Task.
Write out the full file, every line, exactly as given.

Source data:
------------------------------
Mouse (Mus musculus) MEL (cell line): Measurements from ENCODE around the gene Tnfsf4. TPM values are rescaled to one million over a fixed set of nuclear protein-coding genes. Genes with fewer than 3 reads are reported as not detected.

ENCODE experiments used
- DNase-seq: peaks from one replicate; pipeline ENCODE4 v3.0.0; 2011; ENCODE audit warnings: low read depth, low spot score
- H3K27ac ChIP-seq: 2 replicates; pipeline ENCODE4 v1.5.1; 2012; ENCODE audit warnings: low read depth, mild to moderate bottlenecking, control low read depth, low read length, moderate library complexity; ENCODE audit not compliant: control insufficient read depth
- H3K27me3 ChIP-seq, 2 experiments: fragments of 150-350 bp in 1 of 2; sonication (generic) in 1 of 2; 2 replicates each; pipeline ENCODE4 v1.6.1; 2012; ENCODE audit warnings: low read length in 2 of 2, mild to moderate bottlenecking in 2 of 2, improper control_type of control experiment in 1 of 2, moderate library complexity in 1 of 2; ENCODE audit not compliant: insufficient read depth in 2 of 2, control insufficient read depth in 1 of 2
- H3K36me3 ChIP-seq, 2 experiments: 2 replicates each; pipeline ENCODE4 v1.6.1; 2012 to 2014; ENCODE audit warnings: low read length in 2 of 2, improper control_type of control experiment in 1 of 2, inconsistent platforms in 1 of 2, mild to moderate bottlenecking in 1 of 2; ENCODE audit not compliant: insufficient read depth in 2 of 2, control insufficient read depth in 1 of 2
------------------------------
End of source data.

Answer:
Mouse (Mus musculus) MEL (cell line): Measurements from ENCODE around the gene Tnfsf4. TPM values are rescaled to one million over a fixed set of nuclear protein-coding genes. Genes with fewer than 3 reads are reported as not detected.

ENCODE experiments used
- DNase-seq: peaks from one replicate; pipeline ENCODE4 v3.0.0; 2011; ENCODE audit warnings: low read depth, low spot score
- H3K27ac ChIP-seq: 2 replicates; pipeline ENCODE4 v1.5.1; 2012; ENCODE audit warnings: low read depth, mild to moderate bottlenecking, control low read depth, low read length, moderate library complexity; ENCODE audit not compliant: control insufficient read depth
- H3K27me3 ChIP-seq, 2 experiments: fragments of 150-350 bp in 1 of 2; sonication (generic) in 1 of 2; 2 replicates each; pipeline ENCODE4 v1.6.1; 2012; ENCODE audit warnings: low read length in 2 of 2, mild to moderate bottlenecking in 2 of 2, improper control_type of control experiment in 1 of 2, moderate library complexity in 1 of 2; ENCODE audit not compliant: insufficient read depth in 2 of 2, control insufficient read depth in 1 of 2
- H3K36me3 ChIP-seq, 2 experiments: 2 replicates each; pipeline ENCODE4 v1.6.1; 2012 to 2014; ENCODE audit warnings: low read length in 2 of 2, improper control_type of control experiment in 1 of 2, inconsistent platforms in 1 of 2, mild to moderate bottlenecking in 1 of 2; ENCODE audit not compliant: insufficient read depth in 2 of 2, control insufficient read depth in 1 of 2